Q: In an unpaid overtime case, when your law firm successfully gets an exempt employee properly reclassified as non-exempt, can what the employee recovers from their employer in terms of unpaid overtime and other damages be substantial?
They can be. The size of the recovery largely depends on how many hours of overtime the employee is working and how much they were getting paid, because that will determine how much in back wages they were supposed to be paid.
In addition to back wages, frequently we find that those cases usually come from former employees who are no longer able to work at the particular company that they worked at. When they are former employees we also bring claims for waiting-time penalties, which are equivalent to 30 days of unpaid wages.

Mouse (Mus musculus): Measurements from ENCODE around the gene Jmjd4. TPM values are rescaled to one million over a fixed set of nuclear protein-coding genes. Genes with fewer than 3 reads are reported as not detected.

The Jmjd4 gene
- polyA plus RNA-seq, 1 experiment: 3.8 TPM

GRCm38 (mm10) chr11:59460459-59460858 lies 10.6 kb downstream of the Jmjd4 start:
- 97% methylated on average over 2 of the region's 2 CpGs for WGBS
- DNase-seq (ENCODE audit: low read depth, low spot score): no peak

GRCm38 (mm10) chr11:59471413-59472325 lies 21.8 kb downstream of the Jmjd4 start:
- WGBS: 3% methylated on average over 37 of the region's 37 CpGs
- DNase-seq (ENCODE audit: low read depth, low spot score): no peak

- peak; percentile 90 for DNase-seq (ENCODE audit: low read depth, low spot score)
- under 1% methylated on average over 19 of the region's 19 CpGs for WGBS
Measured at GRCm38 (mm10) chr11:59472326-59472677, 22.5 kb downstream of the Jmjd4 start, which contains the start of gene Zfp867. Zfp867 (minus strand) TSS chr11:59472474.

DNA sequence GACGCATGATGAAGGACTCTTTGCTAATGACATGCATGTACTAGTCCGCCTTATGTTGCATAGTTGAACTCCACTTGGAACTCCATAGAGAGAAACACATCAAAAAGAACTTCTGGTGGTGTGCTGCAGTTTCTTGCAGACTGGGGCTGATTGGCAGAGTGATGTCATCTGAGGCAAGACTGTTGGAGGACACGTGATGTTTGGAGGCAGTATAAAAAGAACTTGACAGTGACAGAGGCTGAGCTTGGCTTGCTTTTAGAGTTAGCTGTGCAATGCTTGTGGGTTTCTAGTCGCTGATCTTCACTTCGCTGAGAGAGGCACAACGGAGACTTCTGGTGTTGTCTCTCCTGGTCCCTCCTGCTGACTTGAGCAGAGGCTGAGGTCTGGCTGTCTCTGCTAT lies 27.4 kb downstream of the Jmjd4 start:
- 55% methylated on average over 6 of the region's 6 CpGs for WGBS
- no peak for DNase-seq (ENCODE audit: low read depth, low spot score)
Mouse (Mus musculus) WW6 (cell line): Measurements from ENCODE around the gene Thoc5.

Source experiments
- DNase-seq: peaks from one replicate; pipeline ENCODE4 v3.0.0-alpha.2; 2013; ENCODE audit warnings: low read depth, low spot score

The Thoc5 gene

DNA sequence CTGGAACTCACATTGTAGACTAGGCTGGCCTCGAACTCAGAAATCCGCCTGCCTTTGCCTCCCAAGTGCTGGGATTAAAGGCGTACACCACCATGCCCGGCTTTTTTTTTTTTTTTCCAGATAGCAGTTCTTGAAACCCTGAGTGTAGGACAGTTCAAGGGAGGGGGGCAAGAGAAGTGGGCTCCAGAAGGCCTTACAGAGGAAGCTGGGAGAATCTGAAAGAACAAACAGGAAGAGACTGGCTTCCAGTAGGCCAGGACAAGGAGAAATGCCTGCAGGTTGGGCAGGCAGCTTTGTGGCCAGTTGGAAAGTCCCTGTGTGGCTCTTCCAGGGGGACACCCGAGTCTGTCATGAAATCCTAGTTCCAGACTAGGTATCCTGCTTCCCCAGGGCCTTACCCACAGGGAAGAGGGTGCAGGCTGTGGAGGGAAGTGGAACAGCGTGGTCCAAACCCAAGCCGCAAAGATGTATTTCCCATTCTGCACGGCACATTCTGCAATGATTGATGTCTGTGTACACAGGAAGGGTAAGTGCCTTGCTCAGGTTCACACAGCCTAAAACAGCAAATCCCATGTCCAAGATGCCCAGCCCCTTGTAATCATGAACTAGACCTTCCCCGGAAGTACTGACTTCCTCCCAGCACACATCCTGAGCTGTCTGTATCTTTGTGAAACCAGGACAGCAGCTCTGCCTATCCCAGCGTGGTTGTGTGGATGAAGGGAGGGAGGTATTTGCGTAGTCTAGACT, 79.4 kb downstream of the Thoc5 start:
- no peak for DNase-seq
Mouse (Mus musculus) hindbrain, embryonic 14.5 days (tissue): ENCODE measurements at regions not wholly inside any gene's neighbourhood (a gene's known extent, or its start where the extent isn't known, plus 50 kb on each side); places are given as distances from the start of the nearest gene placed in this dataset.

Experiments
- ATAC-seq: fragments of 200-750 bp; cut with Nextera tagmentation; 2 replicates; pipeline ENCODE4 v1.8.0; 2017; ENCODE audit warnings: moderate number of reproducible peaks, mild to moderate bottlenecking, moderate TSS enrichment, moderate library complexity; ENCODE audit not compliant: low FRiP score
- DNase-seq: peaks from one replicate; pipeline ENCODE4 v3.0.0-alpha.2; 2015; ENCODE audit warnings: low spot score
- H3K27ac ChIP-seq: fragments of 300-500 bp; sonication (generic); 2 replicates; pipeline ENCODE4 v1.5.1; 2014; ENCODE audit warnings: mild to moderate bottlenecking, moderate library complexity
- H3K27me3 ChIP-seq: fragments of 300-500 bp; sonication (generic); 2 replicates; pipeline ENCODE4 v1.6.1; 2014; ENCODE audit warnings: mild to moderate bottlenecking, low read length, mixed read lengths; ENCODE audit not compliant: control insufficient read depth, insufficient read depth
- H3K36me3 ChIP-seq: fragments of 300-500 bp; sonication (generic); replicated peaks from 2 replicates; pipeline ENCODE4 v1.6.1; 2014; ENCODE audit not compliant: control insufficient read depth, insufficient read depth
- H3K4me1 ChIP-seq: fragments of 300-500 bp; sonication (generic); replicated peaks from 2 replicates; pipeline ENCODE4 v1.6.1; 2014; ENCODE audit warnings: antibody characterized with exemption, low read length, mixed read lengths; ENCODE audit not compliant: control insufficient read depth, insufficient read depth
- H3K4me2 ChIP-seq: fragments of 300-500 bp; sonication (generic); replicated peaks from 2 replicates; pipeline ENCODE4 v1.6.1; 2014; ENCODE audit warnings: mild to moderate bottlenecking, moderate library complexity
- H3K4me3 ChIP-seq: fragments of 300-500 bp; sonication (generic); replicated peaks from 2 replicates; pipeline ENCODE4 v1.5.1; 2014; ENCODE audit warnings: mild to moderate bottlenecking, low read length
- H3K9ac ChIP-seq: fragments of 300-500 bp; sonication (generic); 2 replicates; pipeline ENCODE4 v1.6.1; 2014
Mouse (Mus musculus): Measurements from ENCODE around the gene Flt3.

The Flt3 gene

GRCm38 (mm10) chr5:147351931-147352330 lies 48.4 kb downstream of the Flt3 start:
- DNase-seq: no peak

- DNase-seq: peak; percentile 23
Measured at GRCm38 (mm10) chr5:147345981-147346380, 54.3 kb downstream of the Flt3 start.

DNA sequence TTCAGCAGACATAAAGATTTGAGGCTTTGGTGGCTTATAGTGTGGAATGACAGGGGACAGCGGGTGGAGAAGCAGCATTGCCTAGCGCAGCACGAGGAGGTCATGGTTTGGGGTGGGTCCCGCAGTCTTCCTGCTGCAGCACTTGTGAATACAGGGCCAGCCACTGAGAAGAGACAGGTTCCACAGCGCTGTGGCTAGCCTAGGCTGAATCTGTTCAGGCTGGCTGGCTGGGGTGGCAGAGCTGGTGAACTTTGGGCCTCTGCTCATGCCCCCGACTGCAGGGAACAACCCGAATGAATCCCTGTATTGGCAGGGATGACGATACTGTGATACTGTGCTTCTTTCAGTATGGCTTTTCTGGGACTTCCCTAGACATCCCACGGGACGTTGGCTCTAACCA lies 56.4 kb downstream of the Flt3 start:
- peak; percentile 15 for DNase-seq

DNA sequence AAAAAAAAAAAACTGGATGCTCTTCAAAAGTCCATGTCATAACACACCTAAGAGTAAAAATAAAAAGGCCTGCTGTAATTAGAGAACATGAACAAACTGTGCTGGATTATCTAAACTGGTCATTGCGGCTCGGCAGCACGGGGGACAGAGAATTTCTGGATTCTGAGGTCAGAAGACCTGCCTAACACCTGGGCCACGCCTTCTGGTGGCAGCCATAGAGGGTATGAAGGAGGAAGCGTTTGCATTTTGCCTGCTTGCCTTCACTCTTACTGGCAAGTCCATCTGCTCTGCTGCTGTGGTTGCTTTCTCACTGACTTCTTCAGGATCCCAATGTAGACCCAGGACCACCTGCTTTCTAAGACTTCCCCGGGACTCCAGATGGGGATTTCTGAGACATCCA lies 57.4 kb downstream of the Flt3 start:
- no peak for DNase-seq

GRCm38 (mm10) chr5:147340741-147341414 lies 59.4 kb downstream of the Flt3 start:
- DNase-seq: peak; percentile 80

We also get interest on the wages that were due, which can be significant, because California allows interest at the rate of ten percent on wages that are due.
Frequently, we will get meal and rest time compensation as well, because typically when someone is classified as an exempt manager, they don’t take meal breaks, and they don’t take rest periods, or if they do they are shortened. The break durations usually don’t comply with the law, so we would be able to get an extra hour or two of pay for each day that the person doesn’t get a meal break or a rest period.
Finally, in addition to the damages above, the company ends up having to pay for our attorney’s fees. In other words, if we have a client, and we go to trial, and we win, the client is not going to be out-of-pocket for attorney’s fees because the court is going to require the defendant to pay our fees.